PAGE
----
Smoking kratom is indeed possible, but inadvisable. Why is it a bad idea? Because taking your dose of kratom in this fashion can have many long-term side effects on the lungs and central nervous system. Any amount of kratom, including large amounts of raw kratom leaves, can negatively affect the capillaries in your lungs when ingested via smoking. It would be best if you instead stuck to proven products like kratom powder or kratom capsules, but let us tell you why.
Why Would Someone Smoke Kratom?
Kratom raises many questions. Because clinical trials are limited, many of these questions are left unanswered. But when it comes to smoking kratom, we find many parallels to other smokable substances, mainly cannabis and tobacco.
Imagine an upside-down tree: trunk at the top, branches at the bottom. This is your respiratory system. The trunk represents the windpipe while the branches represent your airways, called bronchi. These bronchi eventually reach the air sacs, the fruit of the tree.
In the air sacs, you’ll find a plethora of capillaries: a series of blood vessels responsible for transporting oxygen and other chemicals to the brain, heart, and other vital organs.
When smoking cannabis, for example, these capillaries transport the active cannabinoids of the plant to the brain instead of oxygen particles, initiating the effects of these cannabinoids. With cannabis, users can feel effects as soon as 30 minutes after smoking. Compare this to ingesting cannabis through the digestive system, where effects can take up to four hours to reach the central nervous system.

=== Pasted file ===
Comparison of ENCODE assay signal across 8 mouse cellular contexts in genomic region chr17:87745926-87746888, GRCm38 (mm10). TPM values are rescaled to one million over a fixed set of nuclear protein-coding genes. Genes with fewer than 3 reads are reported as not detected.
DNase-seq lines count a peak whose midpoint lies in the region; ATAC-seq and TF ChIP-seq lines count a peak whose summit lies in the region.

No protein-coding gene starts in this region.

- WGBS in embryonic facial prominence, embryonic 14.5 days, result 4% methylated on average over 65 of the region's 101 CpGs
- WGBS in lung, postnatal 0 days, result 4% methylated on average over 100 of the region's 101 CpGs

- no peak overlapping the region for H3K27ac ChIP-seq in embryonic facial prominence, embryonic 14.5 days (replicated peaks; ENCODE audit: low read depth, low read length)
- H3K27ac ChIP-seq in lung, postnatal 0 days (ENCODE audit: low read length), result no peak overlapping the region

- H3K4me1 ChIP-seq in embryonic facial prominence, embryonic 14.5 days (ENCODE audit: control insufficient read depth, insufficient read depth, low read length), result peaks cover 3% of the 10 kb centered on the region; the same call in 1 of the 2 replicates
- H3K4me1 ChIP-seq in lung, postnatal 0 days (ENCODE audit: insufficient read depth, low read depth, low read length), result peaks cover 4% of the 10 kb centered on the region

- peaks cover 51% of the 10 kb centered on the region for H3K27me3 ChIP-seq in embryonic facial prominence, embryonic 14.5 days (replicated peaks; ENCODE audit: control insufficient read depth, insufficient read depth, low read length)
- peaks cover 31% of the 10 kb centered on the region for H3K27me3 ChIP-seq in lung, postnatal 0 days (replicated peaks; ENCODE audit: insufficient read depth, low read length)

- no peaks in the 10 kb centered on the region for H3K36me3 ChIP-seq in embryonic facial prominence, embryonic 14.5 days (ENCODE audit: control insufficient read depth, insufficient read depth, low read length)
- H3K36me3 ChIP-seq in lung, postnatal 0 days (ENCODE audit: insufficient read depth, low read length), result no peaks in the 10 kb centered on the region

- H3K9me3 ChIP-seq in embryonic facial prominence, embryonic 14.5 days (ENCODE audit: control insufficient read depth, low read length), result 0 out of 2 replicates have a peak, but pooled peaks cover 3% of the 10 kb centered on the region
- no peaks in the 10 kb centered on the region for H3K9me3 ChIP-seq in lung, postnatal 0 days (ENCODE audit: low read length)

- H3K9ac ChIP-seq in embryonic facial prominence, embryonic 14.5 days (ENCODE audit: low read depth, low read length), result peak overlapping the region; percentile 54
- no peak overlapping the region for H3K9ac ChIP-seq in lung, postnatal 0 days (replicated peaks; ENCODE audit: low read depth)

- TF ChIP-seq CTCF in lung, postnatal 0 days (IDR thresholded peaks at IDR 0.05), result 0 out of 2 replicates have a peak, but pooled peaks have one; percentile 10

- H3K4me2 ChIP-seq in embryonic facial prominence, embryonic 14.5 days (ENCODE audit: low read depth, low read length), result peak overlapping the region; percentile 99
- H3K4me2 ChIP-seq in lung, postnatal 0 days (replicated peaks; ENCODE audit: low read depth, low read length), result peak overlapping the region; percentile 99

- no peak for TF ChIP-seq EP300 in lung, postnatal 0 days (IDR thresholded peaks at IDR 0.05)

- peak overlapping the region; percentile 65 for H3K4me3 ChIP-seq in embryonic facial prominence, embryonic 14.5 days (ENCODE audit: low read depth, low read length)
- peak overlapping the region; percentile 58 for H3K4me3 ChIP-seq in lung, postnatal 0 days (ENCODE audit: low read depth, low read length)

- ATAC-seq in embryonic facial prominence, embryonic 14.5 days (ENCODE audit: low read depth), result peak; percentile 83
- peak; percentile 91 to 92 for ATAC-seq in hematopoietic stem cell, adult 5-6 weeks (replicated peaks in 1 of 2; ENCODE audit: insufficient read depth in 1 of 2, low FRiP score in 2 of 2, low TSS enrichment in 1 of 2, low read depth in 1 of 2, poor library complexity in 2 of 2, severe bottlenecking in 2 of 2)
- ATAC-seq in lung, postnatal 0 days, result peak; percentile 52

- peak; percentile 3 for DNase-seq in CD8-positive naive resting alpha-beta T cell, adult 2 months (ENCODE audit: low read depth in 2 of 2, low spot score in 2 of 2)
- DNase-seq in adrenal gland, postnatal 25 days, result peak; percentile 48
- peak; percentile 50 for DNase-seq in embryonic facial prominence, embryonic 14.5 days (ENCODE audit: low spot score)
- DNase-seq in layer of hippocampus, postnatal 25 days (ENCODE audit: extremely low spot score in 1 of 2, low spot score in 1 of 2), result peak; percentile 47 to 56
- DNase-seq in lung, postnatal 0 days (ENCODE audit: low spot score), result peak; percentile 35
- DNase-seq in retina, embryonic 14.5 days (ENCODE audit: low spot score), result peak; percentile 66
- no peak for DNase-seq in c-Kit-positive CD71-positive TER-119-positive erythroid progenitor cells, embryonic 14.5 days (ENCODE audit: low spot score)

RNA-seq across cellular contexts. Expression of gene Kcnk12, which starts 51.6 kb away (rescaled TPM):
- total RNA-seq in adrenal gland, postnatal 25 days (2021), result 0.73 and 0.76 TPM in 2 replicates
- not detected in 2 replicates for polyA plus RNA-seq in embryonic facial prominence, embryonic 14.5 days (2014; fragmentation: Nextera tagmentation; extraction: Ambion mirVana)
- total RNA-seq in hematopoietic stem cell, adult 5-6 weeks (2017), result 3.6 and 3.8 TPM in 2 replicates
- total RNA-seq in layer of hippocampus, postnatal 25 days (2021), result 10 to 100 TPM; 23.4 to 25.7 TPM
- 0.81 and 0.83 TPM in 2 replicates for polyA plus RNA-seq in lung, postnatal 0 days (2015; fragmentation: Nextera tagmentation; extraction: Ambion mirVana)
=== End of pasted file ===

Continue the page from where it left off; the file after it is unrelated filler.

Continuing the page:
These capillaries have a direct line to the central nervous system, which controls how our bodies respond to stimuli, including compounds such as kratom. Because smoking enacts the effects of a substance quicker than oral ingestion, users might be drawn to the fast-acting results of smoking kratom rather than using kratom in capsule form, for example.
How Does Smoking Kratom Work & Why is it a Bad Idea?
In Southeast Asia, where kratom originates, dried kratom leaves are traditionally chewed or brewed into tea. However, in rare instances, dried kratom leaves are smoked, which may explain where smoking kratom comes from.
However, dried, unprocessed kratom leaves are much less popular in the United States because the kratom plant does not grow naturally within our borders. Some users may instead try to smoke kratom powder, which consists of ground kratom typically sold in capsule form.
Because kratom powder consists of loose powder material, some users have reported sprinkling the powder atop other substances like tobacco or cannabis. However, doing so may bring about adverse side effects.
For starters, cannabis has more pronounced effects on the central nervous system, potentially canceling the effects of kratom when taken together. Combining kratom with tobacco, on the other hand, can be toxic. Nicotine, the active compound of tobacco, can have potentially toxic effects on the liver. In a similar vein, it is inadvisable to ingest kratom alongside any substances that affect the liver in this way.